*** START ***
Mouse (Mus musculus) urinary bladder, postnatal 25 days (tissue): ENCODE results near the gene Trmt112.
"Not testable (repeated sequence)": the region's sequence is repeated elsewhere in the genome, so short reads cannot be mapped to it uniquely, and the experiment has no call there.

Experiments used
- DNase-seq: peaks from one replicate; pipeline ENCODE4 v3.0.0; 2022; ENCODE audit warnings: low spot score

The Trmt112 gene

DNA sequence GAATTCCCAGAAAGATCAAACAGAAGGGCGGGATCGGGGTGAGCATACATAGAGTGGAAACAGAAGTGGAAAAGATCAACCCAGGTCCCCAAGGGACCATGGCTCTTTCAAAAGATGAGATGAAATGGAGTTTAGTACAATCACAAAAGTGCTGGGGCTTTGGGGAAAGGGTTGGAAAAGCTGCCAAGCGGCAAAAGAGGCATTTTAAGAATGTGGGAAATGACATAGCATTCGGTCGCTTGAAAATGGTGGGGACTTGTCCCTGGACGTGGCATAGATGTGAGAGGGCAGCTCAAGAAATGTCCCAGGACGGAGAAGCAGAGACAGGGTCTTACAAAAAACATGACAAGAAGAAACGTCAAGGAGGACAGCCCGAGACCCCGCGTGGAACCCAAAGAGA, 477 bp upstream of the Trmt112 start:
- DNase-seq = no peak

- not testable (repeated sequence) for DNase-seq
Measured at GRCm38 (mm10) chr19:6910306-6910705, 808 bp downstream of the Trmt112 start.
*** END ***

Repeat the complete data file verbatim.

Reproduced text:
Mouse (Mus musculus) urinary bladder, postnatal 25 days (tissue): ENCODE results near the gene Trmt112.
"Not testable (repeated sequence)": the region's sequence is repeated elsewhere in the genome, so short reads cannot be mapped to it uniquely, and the experiment has no call there.

Experiments used
- DNase-seq: peaks from one replicate; pipeline ENCODE4 v3.0.0; 2022; ENCODE audit warnings: low spot score

The Trmt112 gene

DNA sequence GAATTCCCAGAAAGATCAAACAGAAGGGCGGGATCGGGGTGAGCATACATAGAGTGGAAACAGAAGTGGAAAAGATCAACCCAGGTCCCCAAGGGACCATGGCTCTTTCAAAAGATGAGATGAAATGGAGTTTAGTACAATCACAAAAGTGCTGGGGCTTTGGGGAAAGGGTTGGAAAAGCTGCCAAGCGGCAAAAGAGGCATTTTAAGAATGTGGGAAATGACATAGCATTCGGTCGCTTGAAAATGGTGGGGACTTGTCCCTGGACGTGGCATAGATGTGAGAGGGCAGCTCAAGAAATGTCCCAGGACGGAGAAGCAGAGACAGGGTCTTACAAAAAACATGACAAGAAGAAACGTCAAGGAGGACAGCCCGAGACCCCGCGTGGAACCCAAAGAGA, 477 bp upstream of the Trmt112 start:
- DNase-seq = no peak

- not testable (repeated sequence) for DNase-seq
Measured at GRCm38 (mm10) chr19:6910306-6910705, 808 bp downstream of the Trmt112 start.